Back to School
1. Transitional Object
A transitional object, coined by Dr. Donald Winnicott, is an item of meaning that can help a child navigate separation. Your daughter may have a special doll or blanket she may want to keep in her backpack. Your son may carry around his favorite toy. What about a transitional object you create just for you and your child? A special bracelet that has “Mommy and Daddy powers” or “Mommy’s kisses” on it. For the older ones, it may be a ring or watch that has some meaning.
Talk openly about this and ask, “What could I give you that will remind you I am with you throughout the day?” “Squeeze this and think of your happy place.”
P.S. Where appropriate, encouraging a phone call from the older kids can help maintain your connection during the school day.
2. Regulate, Regulate, Regulate
Who overslept? Who can’t get up? Who needs a lunch and a permission slip?
The less stressful your family’s morning is, the more regulated the kids will be for school. The more regulated they are, the more successful they’ll be! Of course, life happens, but what can you do to be proactive about this? Perhaps getting more sleep can help or engaging the kids in “prep time” for tomorrow. Either way, even during the most chaotic of mornings, be sure to take a breather. Yes, it’s possible — even in the car. Think of what your mantra will be for when you send your child off to school and repeat the following steps: lock eyes, take a few breaths together, and repeat mantra. Mantras can be anything from, “I am going to do my best today” to “Love.”
When the kids get home from school, be sure they have time to regulate before jumping into homework. Welcome them home with a hug, room to decompress and healthy snack. They may even need to do a physical activity to release some energy.
Additionally, start demonstrating and working on some healthy coping skills. One of the best coping skills may be a chat on your lap, a hug, or a heart to heart. For the older ones, encourage journaling (or other creative outlets), exercise, counting to ten, or an activity they enjoy. For the younger ones, try progressive relaxation, coloring/drawing, or breathing. Do these activities together if you can. Laugh and make it fun.
Hint: I’ve had families utilize a “Relax Box” at home and in the car (i.e. stress balls, sensory items, notebook, drawing materials etc.) that works well! If in need of regulation, prompt your child to utilize the Relax Box!
3. The “We” Time
Make room to bond — no phone, no television, no Internet. Whether it’s at the dinner table, after school or a half hour before bedtime, be sure to have a recap of the day with your child every day. What was the best thing that happened? What was the worst? What was most challenging? This is probably the most important thing you can do — create space and time for your child to depend on and trust you to help him/her process the day. Allow the vulnerability dependence. Open the door for it.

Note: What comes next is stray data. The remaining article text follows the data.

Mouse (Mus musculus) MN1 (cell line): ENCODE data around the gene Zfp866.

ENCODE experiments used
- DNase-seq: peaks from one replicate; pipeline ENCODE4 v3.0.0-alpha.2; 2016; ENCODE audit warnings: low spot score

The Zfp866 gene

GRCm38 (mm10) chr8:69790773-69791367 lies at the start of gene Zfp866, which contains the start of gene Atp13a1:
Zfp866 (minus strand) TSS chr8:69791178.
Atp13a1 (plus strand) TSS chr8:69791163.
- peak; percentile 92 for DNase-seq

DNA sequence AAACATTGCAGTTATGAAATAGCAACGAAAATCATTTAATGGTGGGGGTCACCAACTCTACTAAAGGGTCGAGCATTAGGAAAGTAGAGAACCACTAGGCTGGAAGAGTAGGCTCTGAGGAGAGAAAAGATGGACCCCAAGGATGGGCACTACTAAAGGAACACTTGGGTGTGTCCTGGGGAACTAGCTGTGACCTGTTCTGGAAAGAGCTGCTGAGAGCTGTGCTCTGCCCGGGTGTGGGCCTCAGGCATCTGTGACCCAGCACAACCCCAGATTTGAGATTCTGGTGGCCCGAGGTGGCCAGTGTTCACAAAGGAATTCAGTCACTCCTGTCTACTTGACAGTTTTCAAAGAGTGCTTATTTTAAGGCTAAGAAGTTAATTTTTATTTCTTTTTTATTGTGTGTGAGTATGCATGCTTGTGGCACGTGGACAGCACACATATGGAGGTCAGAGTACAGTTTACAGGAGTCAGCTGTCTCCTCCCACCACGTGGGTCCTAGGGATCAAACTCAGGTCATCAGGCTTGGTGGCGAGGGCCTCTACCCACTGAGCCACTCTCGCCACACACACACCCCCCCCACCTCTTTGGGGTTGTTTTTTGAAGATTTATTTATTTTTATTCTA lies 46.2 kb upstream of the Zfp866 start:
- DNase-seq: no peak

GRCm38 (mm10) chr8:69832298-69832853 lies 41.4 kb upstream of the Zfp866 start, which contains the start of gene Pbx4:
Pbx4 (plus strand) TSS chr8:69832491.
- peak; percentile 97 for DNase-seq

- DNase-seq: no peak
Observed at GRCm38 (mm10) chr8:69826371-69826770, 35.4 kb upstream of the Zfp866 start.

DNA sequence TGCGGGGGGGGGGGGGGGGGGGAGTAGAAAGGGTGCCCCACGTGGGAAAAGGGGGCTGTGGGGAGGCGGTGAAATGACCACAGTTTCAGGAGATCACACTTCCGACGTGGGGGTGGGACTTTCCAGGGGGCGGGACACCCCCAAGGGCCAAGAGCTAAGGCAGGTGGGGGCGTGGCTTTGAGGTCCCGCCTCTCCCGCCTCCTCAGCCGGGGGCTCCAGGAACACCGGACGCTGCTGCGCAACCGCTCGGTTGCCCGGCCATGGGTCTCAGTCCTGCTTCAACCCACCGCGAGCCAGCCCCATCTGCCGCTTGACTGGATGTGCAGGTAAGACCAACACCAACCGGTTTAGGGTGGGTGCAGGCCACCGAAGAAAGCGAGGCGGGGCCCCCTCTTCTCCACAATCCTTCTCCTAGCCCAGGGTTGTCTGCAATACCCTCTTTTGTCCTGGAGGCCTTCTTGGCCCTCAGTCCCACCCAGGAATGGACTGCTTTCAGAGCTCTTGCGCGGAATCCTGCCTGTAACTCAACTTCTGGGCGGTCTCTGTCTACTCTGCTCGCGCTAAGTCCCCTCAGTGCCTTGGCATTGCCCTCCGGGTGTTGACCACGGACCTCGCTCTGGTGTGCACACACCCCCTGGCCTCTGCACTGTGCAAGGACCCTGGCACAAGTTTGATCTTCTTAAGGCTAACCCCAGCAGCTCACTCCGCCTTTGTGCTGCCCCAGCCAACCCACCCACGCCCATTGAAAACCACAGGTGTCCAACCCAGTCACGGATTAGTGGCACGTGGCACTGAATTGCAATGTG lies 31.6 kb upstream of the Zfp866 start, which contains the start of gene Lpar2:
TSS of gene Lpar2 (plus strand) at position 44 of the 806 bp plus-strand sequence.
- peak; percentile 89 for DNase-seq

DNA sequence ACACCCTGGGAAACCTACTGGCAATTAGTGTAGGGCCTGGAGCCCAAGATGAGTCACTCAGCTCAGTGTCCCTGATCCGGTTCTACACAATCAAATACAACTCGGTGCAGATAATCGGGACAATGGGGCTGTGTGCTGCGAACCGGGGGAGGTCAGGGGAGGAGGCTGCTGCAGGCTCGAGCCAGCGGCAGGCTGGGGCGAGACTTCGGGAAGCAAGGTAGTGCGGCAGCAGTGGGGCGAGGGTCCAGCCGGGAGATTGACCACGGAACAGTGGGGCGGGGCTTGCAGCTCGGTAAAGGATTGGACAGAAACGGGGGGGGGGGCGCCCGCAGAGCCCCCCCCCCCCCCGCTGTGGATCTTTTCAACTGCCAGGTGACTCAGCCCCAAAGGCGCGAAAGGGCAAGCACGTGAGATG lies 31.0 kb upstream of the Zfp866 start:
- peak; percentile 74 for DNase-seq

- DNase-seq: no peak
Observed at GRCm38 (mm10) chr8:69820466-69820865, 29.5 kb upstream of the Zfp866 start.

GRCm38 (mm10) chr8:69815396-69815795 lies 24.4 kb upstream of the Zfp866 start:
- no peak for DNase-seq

Remember: dependence is the road to independence.
4. Keep Healthy Boundaries
Kids need their parents now more than ever! In our world, where they spend most of their days with their peers and have a limited “village” of adults, they need adults to keep them close. Foster the bond and attachment with your children by ensuring healthy boundaries between them and their peers. It is crucial that adults (rather than peers) become the compass point for children and maintain the hierarchy between parent and child. In fact, following this list will increase your likelihood of remaining that compass.
You may want to explain, “Friday nights are family nights. Saturday you can play with your friends.” “I care about you and want to make sure we spend time together.” Put healthy limits on sleepovers and the Internet. Bring your child in when they seem to be pulling away.
5. Empathy First… Always
Remember when you were in school? It wasn’t cake, was it?
Who left a positive, lasting impression on you? I bet it was someone who “got it” or “got you.” Understand that school is a very stimulating and intense environment. There are academic demands, social statuses, children from different perspectives and homes, and many expectations. Put yourself if your child’s shoes before engaging with him or her. If your child comes home and says, “I was the last person to get picked for a team today.” Your first response should be, “That’s so hard. I was there once. Let’s talk about it…” Extend understanding, help problem-solve and build self-esteem.
Be sure you’re setting your child up for success and confidence. Sometimes our expectations are simply too high. Really get a feel for where your child is at emotionally and developmentally. Are the demands of the teacher, school program, or educational placement not practical? Are your child’s school and extracurricular schedules a bit hectic for his learning style? He may need some guidance.